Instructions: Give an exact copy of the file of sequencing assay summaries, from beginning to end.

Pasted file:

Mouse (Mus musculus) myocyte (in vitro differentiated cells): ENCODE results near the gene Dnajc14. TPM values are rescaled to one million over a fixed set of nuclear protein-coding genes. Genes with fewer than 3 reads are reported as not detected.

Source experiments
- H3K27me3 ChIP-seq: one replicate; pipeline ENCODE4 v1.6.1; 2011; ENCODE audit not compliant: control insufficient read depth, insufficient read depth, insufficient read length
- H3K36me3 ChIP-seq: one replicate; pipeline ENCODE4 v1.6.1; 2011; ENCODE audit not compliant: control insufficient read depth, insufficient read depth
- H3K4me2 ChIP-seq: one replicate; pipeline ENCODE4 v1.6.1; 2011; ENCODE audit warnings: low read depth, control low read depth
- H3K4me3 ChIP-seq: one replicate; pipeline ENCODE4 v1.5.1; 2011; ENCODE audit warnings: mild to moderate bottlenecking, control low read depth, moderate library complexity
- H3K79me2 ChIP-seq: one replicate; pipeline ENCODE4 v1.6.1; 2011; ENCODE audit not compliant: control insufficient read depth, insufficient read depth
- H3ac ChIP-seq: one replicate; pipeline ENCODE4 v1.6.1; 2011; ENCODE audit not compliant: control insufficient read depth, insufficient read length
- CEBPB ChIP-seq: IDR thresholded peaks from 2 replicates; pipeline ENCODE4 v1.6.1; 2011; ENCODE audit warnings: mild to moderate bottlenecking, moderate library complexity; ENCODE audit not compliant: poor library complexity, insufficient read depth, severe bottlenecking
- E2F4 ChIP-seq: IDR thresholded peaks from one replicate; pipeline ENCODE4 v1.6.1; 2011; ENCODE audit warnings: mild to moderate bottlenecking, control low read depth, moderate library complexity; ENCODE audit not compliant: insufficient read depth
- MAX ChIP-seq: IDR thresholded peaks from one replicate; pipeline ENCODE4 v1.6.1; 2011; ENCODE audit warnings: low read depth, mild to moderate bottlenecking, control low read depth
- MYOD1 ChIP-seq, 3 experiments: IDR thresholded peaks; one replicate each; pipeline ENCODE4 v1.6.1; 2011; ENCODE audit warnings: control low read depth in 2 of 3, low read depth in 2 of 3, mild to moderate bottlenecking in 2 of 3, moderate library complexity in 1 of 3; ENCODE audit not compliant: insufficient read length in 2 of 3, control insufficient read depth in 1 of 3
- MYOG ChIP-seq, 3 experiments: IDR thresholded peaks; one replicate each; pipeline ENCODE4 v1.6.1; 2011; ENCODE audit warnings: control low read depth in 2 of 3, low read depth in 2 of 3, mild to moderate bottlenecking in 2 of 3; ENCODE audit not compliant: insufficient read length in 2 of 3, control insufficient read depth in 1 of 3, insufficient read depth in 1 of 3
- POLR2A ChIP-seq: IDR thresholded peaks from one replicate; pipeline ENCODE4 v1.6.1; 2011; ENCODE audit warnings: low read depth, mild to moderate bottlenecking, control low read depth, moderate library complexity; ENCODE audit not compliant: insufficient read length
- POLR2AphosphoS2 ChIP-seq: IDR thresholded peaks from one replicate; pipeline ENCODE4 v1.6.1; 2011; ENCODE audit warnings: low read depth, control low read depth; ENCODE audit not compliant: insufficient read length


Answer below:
Mouse (Mus musculus) myocyte (in vitro differentiated cells): ENCODE results near the gene Dnajc14. TPM values are rescaled to one million over a fixed set of nuclear protein-coding genes. Genes with fewer than 3 reads are reported as not detected.

Source experiments
- H3K27me3 ChIP-seq: one replicate; pipeline ENCODE4 v1.6.1; 2011; ENCODE audit not compliant: control insufficient read depth, insufficient read depth, insufficient read length
- H3K36me3 ChIP-seq: one replicate; pipeline ENCODE4 v1.6.1; 2011; ENCODE audit not compliant: control insufficient read depth, insufficient read depth
- H3K4me2 ChIP-seq: one replicate; pipeline ENCODE4 v1.6.1; 2011; ENCODE audit warnings: low read depth, control low read depth
- H3K4me3 ChIP-seq: one replicate; pipeline ENCODE4 v1.5.1; 2011; ENCODE audit warnings: mild to moderate bottlenecking, control low read depth, moderate library complexity
- H3K79me2 ChIP-seq: one replicate; pipeline ENCODE4 v1.6.1; 2011; ENCODE audit not compliant: control insufficient read depth, insufficient read depth
- H3ac ChIP-seq: one replicate; pipeline ENCODE4 v1.6.1; 2011; ENCODE audit not compliant: control insufficient read depth, insufficient read length
- CEBPB ChIP-seq: IDR thresholded peaks from 2 replicates; pipeline ENCODE4 v1.6.1; 2011; ENCODE audit warnings: mild to moderate bottlenecking, moderate library complexity; ENCODE audit not compliant: poor library complexity, insufficient read depth, severe bottlenecking
- E2F4 ChIP-seq: IDR thresholded peaks from one replicate; pipeline ENCODE4 v1.6.1; 2011; ENCODE audit warnings: mild to moderate bottlenecking, control low read depth, moderate library complexity; ENCODE audit not compliant: insufficient read depth
- MAX ChIP-seq: IDR thresholded peaks from one replicate; pipeline ENCODE4 v1.6.1; 2011; ENCODE audit warnings: low read depth, mild to moderate bottlenecking, control low read depth
- MYOD1 ChIP-seq, 3 experiments: IDR thresholded peaks; one replicate each; pipeline ENCODE4 v1.6.1; 2011; ENCODE audit warnings: control low read depth in 2 of 3, low read depth in 2 of 3, mild to moderate bottlenecking in 2 of 3, moderate library complexity in 1 of 3; ENCODE audit not compliant: insufficient read length in 2 of 3, control insufficient read depth in 1 of 3
- MYOG ChIP-seq, 3 experiments: IDR thresholded peaks; one replicate each; pipeline ENCODE4 v1.6.1; 2011; ENCODE audit warnings: control low read depth in 2 of 3, low read depth in 2 of 3, mild to moderate bottlenecking in 2 of 3; ENCODE audit not compliant: insufficient read length in 2 of 3, control insufficient read depth in 1 of 3, insufficient read depth in 1 of 3
- POLR2A ChIP-seq: IDR thresholded peaks from one replicate; pipeline ENCODE4 v1.6.1; 2011; ENCODE audit warnings: low read depth, mild to moderate bottlenecking, control low read depth, moderate library complexity; ENCODE audit not compliant: insufficient read length
- POLR2AphosphoS2 ChIP-seq: IDR thresholded peaks from one replicate; pipeline ENCODE4 v1.6.1; 2011; ENCODE audit warnings: low read depth, control low read depth; ENCODE audit not compliant: insufficient read length